Spatially explicit, landscape-scale modelling of GHG sources and sinks

Maria Holmberg and colleagues present an approach to collate spatially explicit estimated fluxes of GHGs (carbon dioxide, methane and nitrous oxide) for the main land use sectors in the landscape, and show how these fluxes can be aggregated to calculate net emissions of an entire region. They used INCA-C and PERSiST to estimate the flux of organic carbon from terrestrial ecosystems to lakes and rivers.

They developed and tested the approach in a large river basin in Finland, providing information from intensively studied eLTER research sites. To evaluate the full GHG balance, they included fluxes from natural ecosystems (lakes, rivers, and undrained mires) together with anthropogenic fluxes from agriculture and forestry. They quantified fluxes using an anthropogenic emissions model (FRES), a forest growth and carbon balance model (PREBAS), and literature values for emissions from lakes, rivers, undrained mires, peat extraction sites and cropland. Spatial data sources included CORINE land use data, soil map, lake and river shorelines, national forest inventory data, and statistical data on anthropogenic activities. Emission uncertainties were evaluated with Monte Carlo simulations. They summed the vertical fluxes of spatially explicit net emissions, disregarding the impact of lateral fluxes from terrestrial to aquatic ecosystems on the vertical fluxes.

Their model results showed that artificial surfaces were the most emission intensive land-cover class while lakes and rivers were about as emission intensive as arable land. Forests were the dominant land cover in the region (66%). The forest C sink decreased total emissions for the region by 72%. The region’s net emissions amounted to 4.37 ± 1.43 Tg CO2-eq yr-1, corresponding to a net emission intensity 0.16 Gg CO2-eq km-2 yr-1, and estimated per capita net emissions of 5.6 Mg CO2-eq yr-1. Using INCA-C and PERSiST, the amount of organic C leaching from mires, cropland, and forests to the watercourses was estimated to correspond to about 10% of the CO2 and CH4 emissions from land to air.

Although the landscape approach developed by Dr. Holmberg and colleagues opens opportunities to examine the sensitivities of important GHG fluxes to changes in land use and climate, management actions, and mitigation of anthropogenic emissions, there is still a need to extend the work to a fully integrated regional GHG budget, accounting for all lateral fluxes of C- and N-containing compounds.


Sediment transport to the Mekong Delta

Giamba Bussi and colleagues have published a new study of the effects that dams and climate change are having on sediment transport in the Mekong Delta. Credible predictions of sediment dynamics are essential for achieving the UN Sustainable Development Goals. The livelihoods of millions of people living in the world’s deltas are deeply interconnected with the sediment dynamics of these deltas. Sustainable inputs of fluvial sediments from upstream rivers are critical for ensuring the fertility of delta soils and for promoting sediment deposition that can offset rising sea levels. Yet, in many large river catchments this supply of sediment is being threatened by the planned construction of large dams. In this study, Dr. Bussi and colleagues apply the INCA hydrological and sediment model to the Mekong River catchment in South East Asia. Their aim was to assess the impact of several large dams (both existing and planned) on suspended sediment fluxes in the river. After calibrating to present day conditions, they forced the INCA model with future climate scenarios to assess the interplay of changing climate and sediment trapping caused by dam construction. Their results suggest that historical sediment flux declines have mostly been caused by dam construction and that sediment trapping will increase in the future if new, planed dams are constructed. If all dams that are currently planned for the next two decades are built, the model predicts a decline of suspended sediment flux of 50% (47–53% 90% confidence interval) compared to current levels (99 Mt/year at the delta apex), with potentially damaging consequences for local livelihoods and ecosystems.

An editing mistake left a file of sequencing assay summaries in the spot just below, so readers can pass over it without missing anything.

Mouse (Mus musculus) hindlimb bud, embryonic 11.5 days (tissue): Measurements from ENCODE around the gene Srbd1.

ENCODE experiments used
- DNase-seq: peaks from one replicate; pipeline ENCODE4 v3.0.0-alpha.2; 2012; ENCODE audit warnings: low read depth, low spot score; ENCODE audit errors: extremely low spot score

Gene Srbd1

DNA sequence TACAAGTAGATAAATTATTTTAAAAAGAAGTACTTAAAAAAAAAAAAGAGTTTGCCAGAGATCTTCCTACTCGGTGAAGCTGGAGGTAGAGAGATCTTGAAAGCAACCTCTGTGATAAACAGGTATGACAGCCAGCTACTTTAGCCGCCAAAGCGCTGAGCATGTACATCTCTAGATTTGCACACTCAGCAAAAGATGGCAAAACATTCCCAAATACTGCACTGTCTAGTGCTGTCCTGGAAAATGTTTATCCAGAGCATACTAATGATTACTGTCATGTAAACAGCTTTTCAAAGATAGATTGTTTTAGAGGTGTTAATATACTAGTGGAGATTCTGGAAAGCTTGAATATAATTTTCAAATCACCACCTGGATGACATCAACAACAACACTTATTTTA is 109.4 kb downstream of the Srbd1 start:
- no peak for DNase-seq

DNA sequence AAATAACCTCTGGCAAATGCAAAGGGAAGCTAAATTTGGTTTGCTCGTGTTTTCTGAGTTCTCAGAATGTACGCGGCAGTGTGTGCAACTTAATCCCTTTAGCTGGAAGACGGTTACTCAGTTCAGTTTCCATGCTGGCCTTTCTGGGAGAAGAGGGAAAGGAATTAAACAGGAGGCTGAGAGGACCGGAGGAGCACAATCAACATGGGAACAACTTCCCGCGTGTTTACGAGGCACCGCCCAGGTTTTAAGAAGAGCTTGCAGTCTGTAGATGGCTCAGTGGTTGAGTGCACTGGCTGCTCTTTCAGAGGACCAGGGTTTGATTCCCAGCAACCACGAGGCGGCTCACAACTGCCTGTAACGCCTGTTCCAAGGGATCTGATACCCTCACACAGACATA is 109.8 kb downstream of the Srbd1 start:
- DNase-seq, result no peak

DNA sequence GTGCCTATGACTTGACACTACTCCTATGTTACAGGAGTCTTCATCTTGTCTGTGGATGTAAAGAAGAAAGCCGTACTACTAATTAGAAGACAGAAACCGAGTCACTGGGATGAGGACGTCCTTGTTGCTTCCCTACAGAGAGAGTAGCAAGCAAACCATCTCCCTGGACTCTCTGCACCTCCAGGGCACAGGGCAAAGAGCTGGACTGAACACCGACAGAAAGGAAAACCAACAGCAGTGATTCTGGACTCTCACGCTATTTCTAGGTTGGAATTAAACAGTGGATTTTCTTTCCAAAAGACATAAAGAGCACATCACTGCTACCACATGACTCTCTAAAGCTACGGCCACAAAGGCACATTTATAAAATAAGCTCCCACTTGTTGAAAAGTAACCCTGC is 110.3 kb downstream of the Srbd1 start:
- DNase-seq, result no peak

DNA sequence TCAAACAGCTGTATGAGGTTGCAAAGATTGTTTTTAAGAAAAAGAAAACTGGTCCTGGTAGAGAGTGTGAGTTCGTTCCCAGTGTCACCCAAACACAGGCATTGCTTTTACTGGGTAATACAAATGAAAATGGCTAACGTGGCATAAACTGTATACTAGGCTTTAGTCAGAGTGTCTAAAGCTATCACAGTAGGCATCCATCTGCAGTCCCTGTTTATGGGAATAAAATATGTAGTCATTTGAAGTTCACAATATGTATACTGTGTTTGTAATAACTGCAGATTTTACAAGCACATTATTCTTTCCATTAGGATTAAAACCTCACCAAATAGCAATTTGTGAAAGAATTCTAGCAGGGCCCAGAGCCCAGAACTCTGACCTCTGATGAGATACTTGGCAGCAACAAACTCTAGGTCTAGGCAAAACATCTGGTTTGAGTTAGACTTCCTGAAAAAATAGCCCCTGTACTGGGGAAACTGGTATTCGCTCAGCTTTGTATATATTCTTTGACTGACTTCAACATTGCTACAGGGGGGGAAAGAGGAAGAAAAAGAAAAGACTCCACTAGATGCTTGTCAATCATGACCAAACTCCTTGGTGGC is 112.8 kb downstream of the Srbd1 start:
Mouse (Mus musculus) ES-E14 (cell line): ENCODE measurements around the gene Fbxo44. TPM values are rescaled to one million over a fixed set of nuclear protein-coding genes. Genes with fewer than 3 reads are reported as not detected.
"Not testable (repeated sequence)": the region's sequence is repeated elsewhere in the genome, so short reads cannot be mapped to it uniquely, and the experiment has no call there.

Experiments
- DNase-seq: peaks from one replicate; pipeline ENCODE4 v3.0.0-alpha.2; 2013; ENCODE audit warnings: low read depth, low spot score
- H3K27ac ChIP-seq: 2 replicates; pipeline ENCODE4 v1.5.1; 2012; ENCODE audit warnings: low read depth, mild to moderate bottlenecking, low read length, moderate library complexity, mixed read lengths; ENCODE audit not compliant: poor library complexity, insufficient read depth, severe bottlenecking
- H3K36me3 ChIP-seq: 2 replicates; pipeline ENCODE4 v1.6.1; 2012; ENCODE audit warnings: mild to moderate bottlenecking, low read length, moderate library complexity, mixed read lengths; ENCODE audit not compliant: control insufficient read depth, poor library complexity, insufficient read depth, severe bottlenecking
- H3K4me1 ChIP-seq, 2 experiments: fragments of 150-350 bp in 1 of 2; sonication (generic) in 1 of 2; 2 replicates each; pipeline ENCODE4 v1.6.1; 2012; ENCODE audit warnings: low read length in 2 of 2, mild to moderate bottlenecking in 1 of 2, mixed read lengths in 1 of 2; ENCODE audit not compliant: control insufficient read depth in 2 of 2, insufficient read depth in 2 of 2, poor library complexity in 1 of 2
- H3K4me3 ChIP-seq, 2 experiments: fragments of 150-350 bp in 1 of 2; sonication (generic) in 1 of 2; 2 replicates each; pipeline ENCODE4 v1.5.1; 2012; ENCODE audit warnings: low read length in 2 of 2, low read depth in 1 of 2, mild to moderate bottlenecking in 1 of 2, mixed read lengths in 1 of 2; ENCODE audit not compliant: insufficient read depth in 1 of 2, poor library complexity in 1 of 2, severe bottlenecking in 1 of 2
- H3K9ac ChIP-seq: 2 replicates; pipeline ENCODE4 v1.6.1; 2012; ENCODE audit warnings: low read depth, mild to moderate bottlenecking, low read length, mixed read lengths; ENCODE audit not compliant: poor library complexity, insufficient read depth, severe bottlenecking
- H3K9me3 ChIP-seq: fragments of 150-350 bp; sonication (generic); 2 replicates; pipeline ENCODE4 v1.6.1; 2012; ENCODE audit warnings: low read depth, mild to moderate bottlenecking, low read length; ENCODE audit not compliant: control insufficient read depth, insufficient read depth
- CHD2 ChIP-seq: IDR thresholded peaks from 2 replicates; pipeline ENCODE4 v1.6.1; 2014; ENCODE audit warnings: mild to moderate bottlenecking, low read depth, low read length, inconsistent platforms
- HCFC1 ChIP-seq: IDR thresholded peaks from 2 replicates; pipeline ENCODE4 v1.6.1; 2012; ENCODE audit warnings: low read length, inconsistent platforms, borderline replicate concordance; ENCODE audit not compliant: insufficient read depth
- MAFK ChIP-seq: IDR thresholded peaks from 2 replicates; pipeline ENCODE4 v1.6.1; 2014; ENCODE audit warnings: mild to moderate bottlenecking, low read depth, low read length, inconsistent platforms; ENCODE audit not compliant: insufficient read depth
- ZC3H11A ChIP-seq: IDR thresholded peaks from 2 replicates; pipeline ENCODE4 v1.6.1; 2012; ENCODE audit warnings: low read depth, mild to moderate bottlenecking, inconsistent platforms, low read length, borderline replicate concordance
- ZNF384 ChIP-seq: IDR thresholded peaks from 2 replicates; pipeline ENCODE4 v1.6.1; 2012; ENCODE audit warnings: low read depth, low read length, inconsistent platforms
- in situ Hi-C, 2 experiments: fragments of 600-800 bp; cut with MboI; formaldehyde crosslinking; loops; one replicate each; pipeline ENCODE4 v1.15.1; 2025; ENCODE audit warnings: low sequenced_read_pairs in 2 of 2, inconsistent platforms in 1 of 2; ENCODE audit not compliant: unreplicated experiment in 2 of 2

New Papers

Simulating metals transport with INCA

Paul Whitehead and colleagues have published a new version of INCA. INCA-Metals, to simulate the impact of point source metal discharges (e.g., from tannery wastes or acid mine drainage) and diffuse rural runoff on riverine water quality. The model accounts for the key chemical reaction kinetic processes operating as well as sedimentation, resuspension, dilution, mixing and redistribution of pollutants in rivers downstream of discharge points. The model is dynamic and simulates the daily hydrology and behavior of eight metals, including cadmium, mercury, copper, zinc, lead, arsenic, manganese and chromium, as well as cyanide and ammonia. Like all members of the INCA family, the model is semi-distributed and can simulate catchment, tributary and instream river behavior. The apply the new model to predict impacts of the Savar tannery complex on the Dhaleshwari River system in Bangladesh on pollution levels in the river system and to evaluate a set of treatment scenarios for pollution control, particularly in the dry season. They show that the new effluent treatment plant at Savar needs to significantly improve its operation and treatment capability in order to alleviate metal pollution in the downstream Dhaleshwari River System and also protect the Meghna River System that discharges into the Bay of Bengal.